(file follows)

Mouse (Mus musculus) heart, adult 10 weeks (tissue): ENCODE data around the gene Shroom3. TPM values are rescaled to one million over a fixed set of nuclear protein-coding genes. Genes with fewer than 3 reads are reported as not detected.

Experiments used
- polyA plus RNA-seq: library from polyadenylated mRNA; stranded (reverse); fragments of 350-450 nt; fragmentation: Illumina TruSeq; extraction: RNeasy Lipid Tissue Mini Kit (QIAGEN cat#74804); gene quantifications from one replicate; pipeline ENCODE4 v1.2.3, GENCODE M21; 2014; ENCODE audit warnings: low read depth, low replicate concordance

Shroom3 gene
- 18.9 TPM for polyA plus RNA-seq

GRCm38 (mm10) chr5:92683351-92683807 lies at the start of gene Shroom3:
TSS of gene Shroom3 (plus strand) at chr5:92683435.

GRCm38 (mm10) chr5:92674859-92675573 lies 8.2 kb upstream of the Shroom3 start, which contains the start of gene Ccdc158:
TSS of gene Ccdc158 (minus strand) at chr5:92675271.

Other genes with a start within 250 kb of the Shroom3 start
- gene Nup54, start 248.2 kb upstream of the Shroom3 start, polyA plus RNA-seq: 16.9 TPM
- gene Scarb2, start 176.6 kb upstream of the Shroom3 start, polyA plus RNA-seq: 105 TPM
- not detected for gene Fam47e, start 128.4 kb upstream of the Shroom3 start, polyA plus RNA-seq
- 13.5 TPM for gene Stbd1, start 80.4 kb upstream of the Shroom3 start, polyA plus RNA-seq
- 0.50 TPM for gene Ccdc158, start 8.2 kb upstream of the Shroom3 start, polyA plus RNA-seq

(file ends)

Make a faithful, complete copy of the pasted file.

Mouse (Mus musculus) heart, adult 10 weeks (tissue): ENCODE data around the gene Shroom3. TPM values are rescaled to one million over a fixed set of nuclear protein-coding genes. Genes with fewer than 3 reads are reported as not detected.

Experiments used
- polyA plus RNA-seq: library from polyadenylated mRNA; stranded (reverse); fragments of 350-450 nt; fragmentation: Illumina TruSeq; extraction: RNeasy Lipid Tissue Mini Kit (QIAGEN cat#74804); gene quantifications from one replicate; pipeline ENCODE4 v1.2.3, GENCODE M21; 2014; ENCODE audit warnings: low read depth, low replicate concordance

Shroom3 gene
- 18.9 TPM for polyA plus RNA-seq

GRCm38 (mm10) chr5:92683351-92683807 lies at the start of gene Shroom3:
TSS of gene Shroom3 (plus strand) at chr5:92683435.

GRCm38 (mm10) chr5:92674859-92675573 lies 8.2 kb upstream of the Shroom3 start, which contains the start of gene Ccdc158:
TSS of gene Ccdc158 (minus strand) at chr5:92675271.

Other genes with a start within 250 kb of the Shroom3 start
- gene Nup54, start 248.2 kb upstream of the Shroom3 start, polyA plus RNA-seq: 16.9 TPM
- gene Scarb2, start 176.6 kb upstream of the Shroom3 start, polyA plus RNA-seq: 105 TPM
- not detected for gene Fam47e, start 128.4 kb upstream of the Shroom3 start, polyA plus RNA-seq
- 13.5 TPM for gene Stbd1, start 80.4 kb upstream of the Shroom3 start, polyA plus RNA-seq
- 0.50 TPM for gene Ccdc158, start 8.2 kb upstream of the Shroom3 start, polyA plus RNA-seq